Reversible disulfide oxidation between proximal cysteines in proteins represents a common regulatory control mechanism to modulate flux through metabolic pathways in response to changing environmental conditions. To enable in vivo measurements of cellular redox changes linked to disulfide bond formation, we have synthesized a cell-permeable monosubstituted cyanine dye derivatized with arsenic (i.e., TRAP_Cy3) to trap and visualize dithiols in cytosolic proteins. Alkylation of reactive thiols prior to displacement of the bound TRAP-Cy3 by ethanedithiol permits facile protein capture and mass spectrometric identification of proximal reduced dithiols to the exclusion of individual cysteines. Applying TRAP_Cy3 to evaluate cellular responses to increases in oxygen and light levels in the photosynthetic microbe Synechococcus sp. PCC 7002, we observe large decreases in the abundance of reduced dithiols in cellular proteins, which suggest redox-dependent mechanisms involving the oxidation of proximal disulfides. Under these same growth conditions that result in the oxidation of proximal thiols, there is a reduction in the abundance of post-translational oxidative modifications involving nitrotyrosine and methionine sulfoxide formation. These results suggest that the redox status of proximal cysteines respond to environmental conditions, acting to regulate metabolic flux and minimize the formation of reactive oxygen species to decrease oxidative protein damage.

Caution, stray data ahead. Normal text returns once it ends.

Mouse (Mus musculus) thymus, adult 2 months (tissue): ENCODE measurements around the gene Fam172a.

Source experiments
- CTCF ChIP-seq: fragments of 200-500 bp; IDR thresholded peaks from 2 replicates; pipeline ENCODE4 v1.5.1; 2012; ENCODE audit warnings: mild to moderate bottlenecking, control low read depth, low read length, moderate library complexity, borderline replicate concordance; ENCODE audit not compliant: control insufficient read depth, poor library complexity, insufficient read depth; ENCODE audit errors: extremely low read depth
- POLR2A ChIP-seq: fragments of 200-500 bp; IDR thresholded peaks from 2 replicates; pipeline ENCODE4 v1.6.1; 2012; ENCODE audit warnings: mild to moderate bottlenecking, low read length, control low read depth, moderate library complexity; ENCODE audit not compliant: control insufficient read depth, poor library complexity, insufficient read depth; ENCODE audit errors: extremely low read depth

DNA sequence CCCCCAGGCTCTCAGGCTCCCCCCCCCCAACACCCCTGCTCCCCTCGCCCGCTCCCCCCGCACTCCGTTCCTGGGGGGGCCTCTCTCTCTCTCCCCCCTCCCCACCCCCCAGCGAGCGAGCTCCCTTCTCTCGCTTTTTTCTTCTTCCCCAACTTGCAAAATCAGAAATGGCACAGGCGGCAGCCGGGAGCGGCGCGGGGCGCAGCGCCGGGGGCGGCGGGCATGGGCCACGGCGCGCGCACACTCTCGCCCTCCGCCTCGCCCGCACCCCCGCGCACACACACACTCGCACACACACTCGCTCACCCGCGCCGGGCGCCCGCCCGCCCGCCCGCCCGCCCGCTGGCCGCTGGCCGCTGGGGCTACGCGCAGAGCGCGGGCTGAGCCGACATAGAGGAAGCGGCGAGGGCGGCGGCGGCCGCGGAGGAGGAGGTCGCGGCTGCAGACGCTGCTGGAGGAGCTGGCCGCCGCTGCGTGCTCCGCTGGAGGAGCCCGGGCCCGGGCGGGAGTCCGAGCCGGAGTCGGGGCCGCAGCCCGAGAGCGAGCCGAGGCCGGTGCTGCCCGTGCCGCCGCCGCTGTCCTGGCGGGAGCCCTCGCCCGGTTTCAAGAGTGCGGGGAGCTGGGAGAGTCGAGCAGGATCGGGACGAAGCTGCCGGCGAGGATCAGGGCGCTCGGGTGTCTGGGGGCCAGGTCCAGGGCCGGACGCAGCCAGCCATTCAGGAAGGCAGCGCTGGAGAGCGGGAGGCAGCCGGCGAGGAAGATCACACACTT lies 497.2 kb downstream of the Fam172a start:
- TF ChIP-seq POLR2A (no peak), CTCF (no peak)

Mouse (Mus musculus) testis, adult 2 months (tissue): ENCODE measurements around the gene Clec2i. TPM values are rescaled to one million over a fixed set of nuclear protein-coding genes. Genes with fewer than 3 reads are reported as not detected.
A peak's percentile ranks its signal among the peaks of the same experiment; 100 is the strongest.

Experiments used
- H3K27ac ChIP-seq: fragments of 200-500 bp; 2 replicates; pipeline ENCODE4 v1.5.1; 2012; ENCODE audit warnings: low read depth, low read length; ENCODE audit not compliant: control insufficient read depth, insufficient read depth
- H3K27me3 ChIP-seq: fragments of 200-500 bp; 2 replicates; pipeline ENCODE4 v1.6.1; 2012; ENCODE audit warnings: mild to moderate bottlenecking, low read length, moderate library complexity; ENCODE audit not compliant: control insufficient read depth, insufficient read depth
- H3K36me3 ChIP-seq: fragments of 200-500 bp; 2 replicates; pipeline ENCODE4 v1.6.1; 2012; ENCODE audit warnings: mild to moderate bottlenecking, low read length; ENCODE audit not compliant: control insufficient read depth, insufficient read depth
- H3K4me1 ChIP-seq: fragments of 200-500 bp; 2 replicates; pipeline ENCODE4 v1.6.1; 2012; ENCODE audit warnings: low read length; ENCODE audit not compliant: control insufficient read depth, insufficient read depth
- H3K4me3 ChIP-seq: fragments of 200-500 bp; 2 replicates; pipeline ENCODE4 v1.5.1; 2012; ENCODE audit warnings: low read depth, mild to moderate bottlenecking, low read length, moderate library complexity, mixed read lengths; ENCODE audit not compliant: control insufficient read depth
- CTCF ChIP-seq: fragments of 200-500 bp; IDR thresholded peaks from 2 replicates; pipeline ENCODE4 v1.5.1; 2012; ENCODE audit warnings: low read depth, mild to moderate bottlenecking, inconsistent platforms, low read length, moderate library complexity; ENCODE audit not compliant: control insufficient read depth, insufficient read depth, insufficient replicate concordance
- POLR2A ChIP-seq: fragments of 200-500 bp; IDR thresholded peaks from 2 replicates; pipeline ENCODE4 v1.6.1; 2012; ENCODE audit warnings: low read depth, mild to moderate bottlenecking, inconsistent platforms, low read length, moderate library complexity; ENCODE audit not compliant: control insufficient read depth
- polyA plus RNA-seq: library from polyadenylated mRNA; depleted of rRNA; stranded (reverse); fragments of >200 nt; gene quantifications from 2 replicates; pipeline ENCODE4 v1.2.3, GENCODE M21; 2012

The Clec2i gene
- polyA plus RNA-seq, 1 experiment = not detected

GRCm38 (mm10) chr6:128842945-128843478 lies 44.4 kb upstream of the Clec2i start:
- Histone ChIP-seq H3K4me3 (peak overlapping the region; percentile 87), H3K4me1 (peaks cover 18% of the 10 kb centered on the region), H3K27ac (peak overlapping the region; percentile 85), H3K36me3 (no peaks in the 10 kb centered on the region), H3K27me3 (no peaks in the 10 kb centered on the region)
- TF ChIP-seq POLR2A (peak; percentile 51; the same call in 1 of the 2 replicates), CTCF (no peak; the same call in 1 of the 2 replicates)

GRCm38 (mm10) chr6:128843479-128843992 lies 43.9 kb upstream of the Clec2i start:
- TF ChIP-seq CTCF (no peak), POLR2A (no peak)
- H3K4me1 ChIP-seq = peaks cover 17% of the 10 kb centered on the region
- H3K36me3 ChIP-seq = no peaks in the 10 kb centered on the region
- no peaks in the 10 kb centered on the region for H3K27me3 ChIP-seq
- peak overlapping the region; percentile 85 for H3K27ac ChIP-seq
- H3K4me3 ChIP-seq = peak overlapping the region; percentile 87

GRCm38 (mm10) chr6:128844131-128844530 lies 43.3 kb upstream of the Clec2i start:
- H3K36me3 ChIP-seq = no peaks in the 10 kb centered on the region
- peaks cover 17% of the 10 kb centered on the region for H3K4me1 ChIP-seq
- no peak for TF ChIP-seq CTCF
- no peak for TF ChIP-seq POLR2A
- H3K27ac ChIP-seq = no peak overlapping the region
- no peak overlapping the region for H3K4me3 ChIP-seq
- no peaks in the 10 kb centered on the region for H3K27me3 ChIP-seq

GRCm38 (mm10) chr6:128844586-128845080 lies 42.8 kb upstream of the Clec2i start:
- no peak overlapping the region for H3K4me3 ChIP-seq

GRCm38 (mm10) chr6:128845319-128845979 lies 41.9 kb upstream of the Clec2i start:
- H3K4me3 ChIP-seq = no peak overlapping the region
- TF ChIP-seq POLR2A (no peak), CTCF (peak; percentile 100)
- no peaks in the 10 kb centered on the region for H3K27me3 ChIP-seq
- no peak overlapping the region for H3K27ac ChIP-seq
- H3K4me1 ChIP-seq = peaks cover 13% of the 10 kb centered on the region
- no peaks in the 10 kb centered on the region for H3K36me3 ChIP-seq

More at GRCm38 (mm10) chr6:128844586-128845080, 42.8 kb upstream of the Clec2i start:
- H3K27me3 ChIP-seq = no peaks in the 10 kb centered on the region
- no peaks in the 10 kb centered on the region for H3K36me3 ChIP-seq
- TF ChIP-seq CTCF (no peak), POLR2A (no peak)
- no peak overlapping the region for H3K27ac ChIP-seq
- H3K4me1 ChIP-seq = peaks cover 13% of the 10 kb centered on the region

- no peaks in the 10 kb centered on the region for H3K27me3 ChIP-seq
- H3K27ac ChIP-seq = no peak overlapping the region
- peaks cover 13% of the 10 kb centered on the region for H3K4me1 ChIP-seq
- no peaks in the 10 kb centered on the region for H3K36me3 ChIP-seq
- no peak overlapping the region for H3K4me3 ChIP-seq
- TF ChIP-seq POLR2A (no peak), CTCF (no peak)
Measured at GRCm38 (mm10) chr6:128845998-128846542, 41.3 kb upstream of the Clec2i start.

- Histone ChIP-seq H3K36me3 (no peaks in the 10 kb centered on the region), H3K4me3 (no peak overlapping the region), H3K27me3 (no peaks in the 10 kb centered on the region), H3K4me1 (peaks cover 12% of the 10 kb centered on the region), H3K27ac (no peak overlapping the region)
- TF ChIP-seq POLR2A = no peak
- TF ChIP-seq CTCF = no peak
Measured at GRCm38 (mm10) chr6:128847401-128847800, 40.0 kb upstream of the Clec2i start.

2. Wood Fuel Task Force Response 2 | Wood Fuel Task Force Response

    E-Print Network [OSTI]